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Science Technology

How Accurate Were Leonardo Da Vinci's Anatomy Drawings? 108

Posted by samzenpus
from the ahead-of-the-curve dept.
antdude writes "BBC News answers how accurate were Leonardo da Vinci's anatomy drawings — 'During his lifetime, Leonardo made thousands of pages of notes and drawings on the human body. He wanted to understand how the body was composed and how it worked. But at his death in 1519, his great treatise on the body was incomplete and his scientific papers were unpublished. Based on what survives, clinical anatomists believe that Leonardo's anatomical work was hundreds of years ahead of its time, and in some respects it can still help us understand the body today. So how do these drawings, sketched more than 500 years ago, compare to what digital imaging technology can tell us today?'"
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How Accurate Were Leonardo Da Vinci's Anatomy Drawings?

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  • by Anonymous Coward on Sunday May 06, 2012 @02:23PM (#39909817)

    This Leonardo must be a genius!

    Doh!

  • by wickerprints (1094741) on Sunday May 06, 2012 @02:40PM (#39909899)

    The biggest insight I gleaned from the article was when the author described da Vinci's approach to anatomy as being that of an engineer's and an architect, and how that perspective allowed him to interpret the body structures he saw. Remember high school biology dissection labs? Or if you studied anatomy in college, remember the profound disconnect between seeing a perfectly laid-out diagram of an organism, versus actually going in and dissecting one in reality? You think that when you cut a creature open, that you'll see some version of those drawings just sitting there in front of you, labeled and color-coded and all structures clearly defined. Instead, I acutely remember my surprise when cutting open a rat, a frog, and an earthworm, that all I really saw at first was a jumbled pink/brown mess of innards. Things moved around, didn't have the shape I thought they would, and if someone hadn't already drawn the diagrams I would've been at a complete loss as to how to describe what I saw, let alone try to make an anatomically faithful reproduction of it.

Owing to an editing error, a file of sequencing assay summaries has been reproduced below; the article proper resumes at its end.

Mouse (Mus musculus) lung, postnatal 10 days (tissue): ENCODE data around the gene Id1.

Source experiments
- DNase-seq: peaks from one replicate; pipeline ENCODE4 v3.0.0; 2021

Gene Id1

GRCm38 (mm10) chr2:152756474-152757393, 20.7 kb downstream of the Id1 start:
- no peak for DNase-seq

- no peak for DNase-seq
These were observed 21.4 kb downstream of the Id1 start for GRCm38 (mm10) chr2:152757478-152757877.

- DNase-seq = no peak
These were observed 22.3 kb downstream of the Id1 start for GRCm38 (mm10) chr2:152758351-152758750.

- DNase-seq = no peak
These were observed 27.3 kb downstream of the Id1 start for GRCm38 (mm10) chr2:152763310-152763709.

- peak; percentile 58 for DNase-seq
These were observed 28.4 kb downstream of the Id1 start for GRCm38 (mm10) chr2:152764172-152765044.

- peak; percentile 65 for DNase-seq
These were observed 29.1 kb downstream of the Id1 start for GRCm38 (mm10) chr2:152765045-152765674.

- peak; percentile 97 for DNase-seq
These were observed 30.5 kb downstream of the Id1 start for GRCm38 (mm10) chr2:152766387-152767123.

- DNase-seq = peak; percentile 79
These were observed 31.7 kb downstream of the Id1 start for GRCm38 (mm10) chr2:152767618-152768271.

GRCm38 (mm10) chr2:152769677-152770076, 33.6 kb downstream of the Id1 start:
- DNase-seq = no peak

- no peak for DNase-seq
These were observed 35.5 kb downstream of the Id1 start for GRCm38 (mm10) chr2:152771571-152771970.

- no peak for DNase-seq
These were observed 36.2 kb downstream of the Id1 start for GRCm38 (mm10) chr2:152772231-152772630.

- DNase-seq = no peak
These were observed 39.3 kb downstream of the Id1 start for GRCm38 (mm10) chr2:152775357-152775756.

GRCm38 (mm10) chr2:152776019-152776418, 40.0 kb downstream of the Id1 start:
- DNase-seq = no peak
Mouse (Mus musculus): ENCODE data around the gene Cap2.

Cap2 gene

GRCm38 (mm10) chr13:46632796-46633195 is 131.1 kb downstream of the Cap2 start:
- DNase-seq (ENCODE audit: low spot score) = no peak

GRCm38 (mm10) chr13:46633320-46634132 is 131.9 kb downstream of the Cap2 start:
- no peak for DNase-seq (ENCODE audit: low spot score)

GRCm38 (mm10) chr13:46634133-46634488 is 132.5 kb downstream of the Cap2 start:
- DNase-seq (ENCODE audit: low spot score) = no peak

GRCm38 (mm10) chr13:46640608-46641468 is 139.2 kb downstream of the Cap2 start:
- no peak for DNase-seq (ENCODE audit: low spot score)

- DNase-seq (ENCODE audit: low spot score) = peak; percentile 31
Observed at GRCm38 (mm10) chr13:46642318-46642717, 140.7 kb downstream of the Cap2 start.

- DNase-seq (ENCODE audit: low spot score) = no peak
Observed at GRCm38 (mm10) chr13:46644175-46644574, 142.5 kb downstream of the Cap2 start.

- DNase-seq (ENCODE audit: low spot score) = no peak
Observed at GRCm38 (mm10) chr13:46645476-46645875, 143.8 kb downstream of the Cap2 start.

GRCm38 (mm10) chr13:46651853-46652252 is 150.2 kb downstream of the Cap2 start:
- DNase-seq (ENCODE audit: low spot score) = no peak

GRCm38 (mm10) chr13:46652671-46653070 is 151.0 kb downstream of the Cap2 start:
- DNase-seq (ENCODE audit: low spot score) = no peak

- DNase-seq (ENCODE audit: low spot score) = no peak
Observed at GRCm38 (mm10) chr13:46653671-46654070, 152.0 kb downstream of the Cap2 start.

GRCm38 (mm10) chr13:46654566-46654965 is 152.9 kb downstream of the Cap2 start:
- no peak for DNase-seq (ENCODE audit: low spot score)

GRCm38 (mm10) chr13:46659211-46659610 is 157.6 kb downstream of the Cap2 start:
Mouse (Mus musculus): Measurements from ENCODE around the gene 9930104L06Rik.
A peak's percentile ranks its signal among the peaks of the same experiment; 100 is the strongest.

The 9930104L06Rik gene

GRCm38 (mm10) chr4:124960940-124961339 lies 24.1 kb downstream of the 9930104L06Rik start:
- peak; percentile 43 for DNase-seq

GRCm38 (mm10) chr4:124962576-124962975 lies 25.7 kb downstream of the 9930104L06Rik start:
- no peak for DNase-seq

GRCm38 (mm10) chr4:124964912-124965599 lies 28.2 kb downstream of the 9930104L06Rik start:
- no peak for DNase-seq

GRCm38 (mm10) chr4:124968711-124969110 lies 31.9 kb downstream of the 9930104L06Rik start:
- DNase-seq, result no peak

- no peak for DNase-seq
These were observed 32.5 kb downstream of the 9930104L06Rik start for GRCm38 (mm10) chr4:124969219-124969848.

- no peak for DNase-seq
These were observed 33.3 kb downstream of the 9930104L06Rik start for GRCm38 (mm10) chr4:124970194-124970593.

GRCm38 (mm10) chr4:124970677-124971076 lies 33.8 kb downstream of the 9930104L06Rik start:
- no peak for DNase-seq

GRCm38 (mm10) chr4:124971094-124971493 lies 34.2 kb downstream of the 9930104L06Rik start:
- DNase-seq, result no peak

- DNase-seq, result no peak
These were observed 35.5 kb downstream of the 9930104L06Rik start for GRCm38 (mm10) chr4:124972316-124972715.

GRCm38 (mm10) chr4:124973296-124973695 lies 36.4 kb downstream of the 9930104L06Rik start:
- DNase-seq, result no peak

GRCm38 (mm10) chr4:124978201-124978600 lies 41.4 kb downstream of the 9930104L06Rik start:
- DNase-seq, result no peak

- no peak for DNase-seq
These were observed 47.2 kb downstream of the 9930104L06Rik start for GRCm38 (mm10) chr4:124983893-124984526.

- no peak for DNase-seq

That should give you a better understanding of just how amazing da Vinci's observational skills were.

  • by ColdWetDog (752185) on Sunday May 06, 2012 @03:04PM (#39910053) Homepage

    Much of DaVinci's artwork (most of it) is of people. One of his incredible talents was the ability to draw people in a lifelike pose. That requires a keen eye, good eye / hand coordination and an understanding of anatomical function. I'm not so sure that it was his 'engineer's eye' more than his 'artist's eye'. Of course, we're making an artificial distinction here - art and engineering don't have to be separate and many humans appreciate the intersection of the two concepts.

    But I see those drawings as an attempt by DaVinci to understand how the human body works so he can express his vision of human form / function in his art.

    He still was a friggin genius, no matter what he was thinking or doing or smoking....

  • by Anonymous Coward on Sunday May 06, 2012 @03:23PM (#39910145)

    The rule should be: "any headline which ends in a question mark and which starts with a verb (or a noun/pronoun perhaps also?) ..."

    If the first word is "how", "why", "when", "where", "who"... the words "yes" and "no" make no sense as an answer. Oh, you knew that already?

  • by MightyMartian (840721) on Sunday May 06, 2012 @04:29PM (#39910427) Journal

    If all da Vinci had done was make accurate anatomical drawings, he'd be another Renaissance genius. What makes da Vinci possibly the most gifted human being in the history of our species is that while he was dissecting bodies to learn how they functioned, he was also designing hydraulic systems, helicopters, submarines, oh, and being one of the greatest painters in all of history. What has, since his time down to ours made him the most breathtaking of intellects was that his genius truly knew no bounds. Every topic fascinated him, and if he turned his mind to understanding it, he seemed almost effortlessly to do so.

  • by Trepidity (597) <delirium-slashdotNO@SPAMhackish.org> on Sunday May 06, 2012 @04:39PM (#39910473)